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Join us in keeping climate challenges in perspective for Kenyans

Health & Science
 The visible impacts of climate change are the extreme droughts, forests burning in wildfires, floods, and other devastating effects. [iStockphoto]

Let's start with Kenyan seasonal rains which have been failing for the past few years. The heat waves, even in the capital city of Nairobi, once referred to as the 'Green city under the sun,' have left many remarking, "Global warming is real. It has never been this hot before."

But if you probe further, the average Kenyan will have one of two responses:

Among the many who have only heard that there is global warming, but do not in any way understand it, you will probably hear a remark like, "Yes there is global warming. But so what?"

Then there are those who have some idea that it is caused by the anthropogenic increase of carbon dioxide and other greenhouse gases. These are likely to say something like, "Yes, there is global warming. But we are not responsible. And those who are largely responsible are from the industrialised nations of this world."

But let us start at the beginning (a very good place to start) with definitions.

"Global warming" refers to the rise in global temperatures due mainly to the increasing concentrations of greenhouse gases in the atmosphere. "Climate change" refers to the increasing changes in the measures of climate over a long period of time.

The visible impacts of climate change are the extreme droughts, forests burning in wildfires, floods, and other devastating effects- collectively termed as extreme weather events.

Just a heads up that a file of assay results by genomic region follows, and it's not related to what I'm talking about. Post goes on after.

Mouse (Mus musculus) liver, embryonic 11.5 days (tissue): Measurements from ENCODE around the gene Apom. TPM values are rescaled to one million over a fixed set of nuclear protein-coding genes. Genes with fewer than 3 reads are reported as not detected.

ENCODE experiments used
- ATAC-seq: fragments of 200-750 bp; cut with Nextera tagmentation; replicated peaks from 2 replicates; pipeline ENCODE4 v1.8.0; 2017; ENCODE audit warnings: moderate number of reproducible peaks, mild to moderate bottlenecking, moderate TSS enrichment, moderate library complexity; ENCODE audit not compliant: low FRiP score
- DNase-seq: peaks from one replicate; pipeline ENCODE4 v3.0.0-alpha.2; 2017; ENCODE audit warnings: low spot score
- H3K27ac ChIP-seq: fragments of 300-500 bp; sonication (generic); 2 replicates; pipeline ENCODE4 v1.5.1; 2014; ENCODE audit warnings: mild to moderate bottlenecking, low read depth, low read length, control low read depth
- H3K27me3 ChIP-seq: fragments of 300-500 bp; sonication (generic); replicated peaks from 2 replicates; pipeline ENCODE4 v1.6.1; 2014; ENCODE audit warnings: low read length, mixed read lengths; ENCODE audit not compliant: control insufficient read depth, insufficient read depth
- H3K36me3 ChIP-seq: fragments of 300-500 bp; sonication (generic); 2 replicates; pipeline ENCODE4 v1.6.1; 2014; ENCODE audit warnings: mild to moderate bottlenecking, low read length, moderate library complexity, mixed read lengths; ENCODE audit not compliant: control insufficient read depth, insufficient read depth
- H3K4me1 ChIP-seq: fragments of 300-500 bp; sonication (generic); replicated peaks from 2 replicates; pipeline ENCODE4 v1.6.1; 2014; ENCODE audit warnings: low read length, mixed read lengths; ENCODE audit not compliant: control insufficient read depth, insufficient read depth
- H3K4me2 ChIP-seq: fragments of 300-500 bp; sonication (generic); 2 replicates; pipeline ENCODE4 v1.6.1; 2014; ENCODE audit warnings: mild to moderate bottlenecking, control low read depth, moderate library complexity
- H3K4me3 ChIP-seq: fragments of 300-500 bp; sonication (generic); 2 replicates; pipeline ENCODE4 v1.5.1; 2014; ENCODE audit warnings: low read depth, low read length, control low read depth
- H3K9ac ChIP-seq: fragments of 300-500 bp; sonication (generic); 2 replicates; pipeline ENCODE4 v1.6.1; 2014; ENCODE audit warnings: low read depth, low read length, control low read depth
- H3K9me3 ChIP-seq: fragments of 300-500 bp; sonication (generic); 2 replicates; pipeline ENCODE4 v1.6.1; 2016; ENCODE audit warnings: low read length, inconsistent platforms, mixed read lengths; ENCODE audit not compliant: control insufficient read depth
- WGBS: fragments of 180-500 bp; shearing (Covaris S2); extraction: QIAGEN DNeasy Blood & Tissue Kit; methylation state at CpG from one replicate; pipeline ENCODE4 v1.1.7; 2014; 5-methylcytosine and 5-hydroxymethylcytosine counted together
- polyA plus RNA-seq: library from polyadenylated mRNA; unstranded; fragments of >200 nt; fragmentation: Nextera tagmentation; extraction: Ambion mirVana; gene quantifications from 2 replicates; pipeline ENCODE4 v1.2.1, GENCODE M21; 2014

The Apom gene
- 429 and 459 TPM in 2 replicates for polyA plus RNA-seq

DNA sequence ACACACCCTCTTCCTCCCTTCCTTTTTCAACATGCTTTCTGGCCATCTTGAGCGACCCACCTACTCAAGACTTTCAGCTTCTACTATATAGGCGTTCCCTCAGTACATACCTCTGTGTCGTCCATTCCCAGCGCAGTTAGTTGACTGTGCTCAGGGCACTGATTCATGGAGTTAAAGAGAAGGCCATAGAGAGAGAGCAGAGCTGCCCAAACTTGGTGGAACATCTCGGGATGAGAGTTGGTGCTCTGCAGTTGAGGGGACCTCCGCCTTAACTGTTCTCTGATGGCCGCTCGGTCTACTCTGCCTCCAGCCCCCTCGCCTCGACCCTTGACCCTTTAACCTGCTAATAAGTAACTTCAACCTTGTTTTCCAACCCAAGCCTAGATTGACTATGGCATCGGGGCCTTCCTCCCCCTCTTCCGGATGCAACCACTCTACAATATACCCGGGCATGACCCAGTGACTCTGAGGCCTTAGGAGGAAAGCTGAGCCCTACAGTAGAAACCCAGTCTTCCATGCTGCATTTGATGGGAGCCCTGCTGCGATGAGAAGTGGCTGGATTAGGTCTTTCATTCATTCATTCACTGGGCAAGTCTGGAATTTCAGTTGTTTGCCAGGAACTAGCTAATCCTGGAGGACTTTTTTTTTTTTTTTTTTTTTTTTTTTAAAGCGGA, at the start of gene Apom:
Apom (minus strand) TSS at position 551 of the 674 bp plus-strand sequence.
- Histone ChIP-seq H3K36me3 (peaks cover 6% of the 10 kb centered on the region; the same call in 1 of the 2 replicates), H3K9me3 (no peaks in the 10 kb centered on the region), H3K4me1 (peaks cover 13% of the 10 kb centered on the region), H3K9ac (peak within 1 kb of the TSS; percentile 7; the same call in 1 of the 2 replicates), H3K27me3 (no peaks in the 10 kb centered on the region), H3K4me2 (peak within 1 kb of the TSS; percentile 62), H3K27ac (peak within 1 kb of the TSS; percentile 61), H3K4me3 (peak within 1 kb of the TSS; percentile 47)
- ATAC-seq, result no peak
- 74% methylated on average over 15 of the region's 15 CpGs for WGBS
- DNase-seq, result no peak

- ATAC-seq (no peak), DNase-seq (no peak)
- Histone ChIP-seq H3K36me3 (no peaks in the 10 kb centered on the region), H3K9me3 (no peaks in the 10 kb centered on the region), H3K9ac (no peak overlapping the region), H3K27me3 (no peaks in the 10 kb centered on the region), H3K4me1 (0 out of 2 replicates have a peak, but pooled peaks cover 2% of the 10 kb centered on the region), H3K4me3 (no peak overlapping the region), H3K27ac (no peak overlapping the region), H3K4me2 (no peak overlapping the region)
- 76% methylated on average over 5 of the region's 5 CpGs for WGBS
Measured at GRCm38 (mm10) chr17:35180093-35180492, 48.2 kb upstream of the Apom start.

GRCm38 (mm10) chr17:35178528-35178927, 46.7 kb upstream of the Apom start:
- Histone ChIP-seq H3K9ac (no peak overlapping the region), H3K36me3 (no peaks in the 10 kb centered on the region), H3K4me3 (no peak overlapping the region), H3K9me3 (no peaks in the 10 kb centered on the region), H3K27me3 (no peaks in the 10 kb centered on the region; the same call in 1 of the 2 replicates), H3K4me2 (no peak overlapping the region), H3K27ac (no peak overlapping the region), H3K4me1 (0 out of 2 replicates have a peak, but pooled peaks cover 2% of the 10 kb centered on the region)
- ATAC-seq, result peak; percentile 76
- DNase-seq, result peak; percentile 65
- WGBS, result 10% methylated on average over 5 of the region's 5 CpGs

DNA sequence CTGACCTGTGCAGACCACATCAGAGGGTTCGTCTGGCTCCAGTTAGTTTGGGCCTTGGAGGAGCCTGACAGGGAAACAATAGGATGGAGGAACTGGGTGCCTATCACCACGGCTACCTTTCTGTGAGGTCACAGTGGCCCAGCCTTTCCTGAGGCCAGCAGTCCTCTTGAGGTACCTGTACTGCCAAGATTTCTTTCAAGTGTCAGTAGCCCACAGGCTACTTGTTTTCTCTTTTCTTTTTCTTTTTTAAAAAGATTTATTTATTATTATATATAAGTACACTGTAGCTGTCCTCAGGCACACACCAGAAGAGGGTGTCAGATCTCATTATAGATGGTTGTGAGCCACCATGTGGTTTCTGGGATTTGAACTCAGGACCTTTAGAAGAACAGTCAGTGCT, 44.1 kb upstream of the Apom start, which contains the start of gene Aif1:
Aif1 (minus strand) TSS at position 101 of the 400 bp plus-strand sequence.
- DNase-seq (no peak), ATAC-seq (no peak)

In fact, given the disruptions that these have had, the term scientists are now using is "global climate disruption" to explain the extreme weather fluctuations.

Kenyans, therefore, would wonder what are they to do about climate change. But then again, are we the biggest contributors to global warming? Or are we victims?

Yes, the rising temperatures are fuelling environmental degradation, natural disasters, weather extremes, food and water insecurity, economic disruption and conflict, and terrorism.

Many of our people here in Kenya are farmers. And most of our agriculture is, unfortunately, "rain fed agriculture" which requires a predictable annual rainfall pattern.

But what happens when this seasonality of rainfall patterns is disrupted?

Further confusion arises when we try to relate any unpleasant changes in our local ecosystems to global warming.

For example, the world-famous Mara River is now just a muddy pond, a far cry from the scenes of wildly splashing waters in which the migrating wildebeests.

But is this caused by global warming?

Getting the ordinary people of Kenya to first, understand and then, to care about global warming and climate change is one of the greatest challenges posed to journalism.

This is a discussion we must have. Urgently. Now.

There are no easy answers and there will be complex inter-relations. We are inviting experts to contribute to this column, to help us educate Kenyans on the realities of climate change, policies to mitigate climate disruptions and what we as Kenyans can do.

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